• Target customer: age, gender, location, interests, etc.
  • Marketing channels: social media, blog, in person events, etc.
  • Pricing strategy: how much will you sell your paperback, hardcover and eBook for?
  • Special offers: will you offer discounts or give away the first few chapters for free?
Your marketing plan can include several other component, but it must answer the following question: how will you make sure your target customer knows about your book and is able to purchase it?

5. List Required Outside Help

Hiring professionals to help with different parts of the book creation process is critical for success. Whether it is an editor, cover designer or reviewer, you will need to spend some money on professional help if you plan to offer a high quality book. The easiest way to decide what to spend money on is to make a list of your strengths and weaknesses. Once you have this list you will want to hire professionals to help in your weakness areas. Quality professional help does not have to be expensive. At a minimum you will want to hire an editor. Don’t try to write and edit your own book; this rarely ends well.

6. Identify Financing Needs

indie author business plan Many of the steps above cost money. Marketing your book will cost money. Hiring professional help will cost money. Simply allocating time towards writing your book costs money since you will not be earning money during those long hours. The point of this step is to identify how much money you will need. Business owners have to nail this part of the business plan since running out of cash is the number one reason businesses fail. You are now a business owner so you must think like one. You should be excited about this step because it will save you money. When you plan ahead of time you are less likely to overspend. Be honest about your budget and then allocate your spending accordingly.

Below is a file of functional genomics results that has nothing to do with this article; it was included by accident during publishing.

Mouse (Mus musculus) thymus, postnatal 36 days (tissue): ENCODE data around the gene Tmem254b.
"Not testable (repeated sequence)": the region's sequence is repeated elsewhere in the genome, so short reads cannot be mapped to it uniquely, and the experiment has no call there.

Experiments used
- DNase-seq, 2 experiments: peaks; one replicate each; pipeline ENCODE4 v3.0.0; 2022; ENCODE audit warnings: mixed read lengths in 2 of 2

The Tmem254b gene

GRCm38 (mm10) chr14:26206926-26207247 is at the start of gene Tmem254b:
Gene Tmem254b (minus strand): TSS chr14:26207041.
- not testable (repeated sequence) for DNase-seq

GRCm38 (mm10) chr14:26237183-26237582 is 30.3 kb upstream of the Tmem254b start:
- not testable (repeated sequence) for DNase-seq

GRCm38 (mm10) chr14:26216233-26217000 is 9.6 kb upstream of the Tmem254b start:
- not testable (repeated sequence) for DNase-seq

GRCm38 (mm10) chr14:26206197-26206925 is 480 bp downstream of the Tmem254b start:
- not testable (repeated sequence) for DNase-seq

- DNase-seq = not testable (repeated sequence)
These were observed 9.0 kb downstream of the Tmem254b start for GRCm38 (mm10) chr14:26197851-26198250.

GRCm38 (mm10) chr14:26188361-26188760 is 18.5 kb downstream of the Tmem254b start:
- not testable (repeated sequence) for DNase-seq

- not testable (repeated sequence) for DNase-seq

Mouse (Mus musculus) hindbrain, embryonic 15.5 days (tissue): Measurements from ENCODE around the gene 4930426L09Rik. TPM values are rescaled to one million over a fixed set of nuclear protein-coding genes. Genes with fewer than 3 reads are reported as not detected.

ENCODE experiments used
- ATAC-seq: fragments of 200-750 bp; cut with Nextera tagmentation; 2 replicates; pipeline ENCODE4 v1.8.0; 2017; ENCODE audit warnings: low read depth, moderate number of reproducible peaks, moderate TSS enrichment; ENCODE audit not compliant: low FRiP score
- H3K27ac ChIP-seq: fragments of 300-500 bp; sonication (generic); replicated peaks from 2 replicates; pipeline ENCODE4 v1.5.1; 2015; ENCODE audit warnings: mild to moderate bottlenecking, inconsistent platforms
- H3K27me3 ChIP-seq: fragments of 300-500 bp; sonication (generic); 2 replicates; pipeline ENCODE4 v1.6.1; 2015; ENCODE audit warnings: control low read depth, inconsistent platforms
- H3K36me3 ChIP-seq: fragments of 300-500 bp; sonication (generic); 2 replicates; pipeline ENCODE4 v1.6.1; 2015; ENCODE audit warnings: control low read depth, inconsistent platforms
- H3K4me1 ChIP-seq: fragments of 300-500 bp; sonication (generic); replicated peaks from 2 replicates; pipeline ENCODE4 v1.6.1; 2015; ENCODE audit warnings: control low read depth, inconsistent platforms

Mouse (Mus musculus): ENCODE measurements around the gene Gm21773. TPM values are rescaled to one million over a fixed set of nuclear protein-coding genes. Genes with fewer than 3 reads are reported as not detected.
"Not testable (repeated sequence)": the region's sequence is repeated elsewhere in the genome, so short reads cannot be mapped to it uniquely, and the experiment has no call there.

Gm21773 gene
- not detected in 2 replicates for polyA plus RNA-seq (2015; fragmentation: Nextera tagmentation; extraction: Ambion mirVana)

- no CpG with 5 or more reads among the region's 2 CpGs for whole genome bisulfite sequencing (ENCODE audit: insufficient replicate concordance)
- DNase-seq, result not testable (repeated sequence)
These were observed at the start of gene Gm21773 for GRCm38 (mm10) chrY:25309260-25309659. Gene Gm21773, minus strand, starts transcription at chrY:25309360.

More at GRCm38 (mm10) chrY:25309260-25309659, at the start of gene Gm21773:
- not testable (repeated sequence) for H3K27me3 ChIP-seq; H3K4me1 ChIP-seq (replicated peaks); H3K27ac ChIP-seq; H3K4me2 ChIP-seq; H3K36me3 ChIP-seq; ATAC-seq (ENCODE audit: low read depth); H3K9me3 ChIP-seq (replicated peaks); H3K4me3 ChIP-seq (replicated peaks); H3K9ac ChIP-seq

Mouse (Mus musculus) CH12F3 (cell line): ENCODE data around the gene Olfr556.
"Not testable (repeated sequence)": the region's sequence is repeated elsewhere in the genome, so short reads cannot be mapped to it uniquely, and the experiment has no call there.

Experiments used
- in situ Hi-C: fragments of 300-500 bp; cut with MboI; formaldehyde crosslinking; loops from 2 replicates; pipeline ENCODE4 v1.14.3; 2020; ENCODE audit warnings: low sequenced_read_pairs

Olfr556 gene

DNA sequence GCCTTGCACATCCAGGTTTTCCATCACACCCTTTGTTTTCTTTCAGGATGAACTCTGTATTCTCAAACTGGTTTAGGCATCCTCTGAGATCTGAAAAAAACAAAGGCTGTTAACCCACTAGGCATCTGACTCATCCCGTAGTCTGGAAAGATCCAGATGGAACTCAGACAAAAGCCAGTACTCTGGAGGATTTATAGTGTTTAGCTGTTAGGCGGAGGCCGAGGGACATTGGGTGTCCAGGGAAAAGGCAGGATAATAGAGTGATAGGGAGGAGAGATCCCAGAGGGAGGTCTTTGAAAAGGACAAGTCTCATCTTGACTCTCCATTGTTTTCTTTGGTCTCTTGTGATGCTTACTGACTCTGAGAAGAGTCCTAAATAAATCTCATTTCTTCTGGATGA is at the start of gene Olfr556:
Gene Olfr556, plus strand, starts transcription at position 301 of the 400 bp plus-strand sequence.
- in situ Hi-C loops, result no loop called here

7. Create A Strategic Sales Plan

The final step before we put together the formal business plan is to create a strategic sales plan. This plan will answer the following question: how will I sell my book to interested customers. As an author this is an important question since there are so many options. Will you sell your book on Amazon? Will it be available as a paperback and a hardcover? What about an eBook? Maybe you want to offer it only as an eBook. Will you sell your book directly from your website? The great thing about being a modern author is the plethora of sales options. Technology has made it easier than even for indie authors to sell their books. The only problem with options is you can’t choose them all. Your competitive analysis and marketing plan should help you decide how to effectively sell your book. Worry less about your personal opinion and more about how your target audience buys and consumes books. Make it as easy as possible for people to find out about your book and buy it.

8. Create A Formal Business Plan

At last we are ready to write the formal business plan. Up until this point you have been compiling each section step-by-step and probably have a jumbled mess of notes. It is now time to simplify what you have come up with into a short, concise business plan. Keeping your formal business plan shorter than 8 pages should be the goal. Any longer and you will be less likely to refer to it on a regular basis. Congratulations! You have successfully created a business plan that any indie author would be proud of. Now it is time to write your book and follow your business plan as closely as possible. Doing so will ensure you work effectively and reach your goals.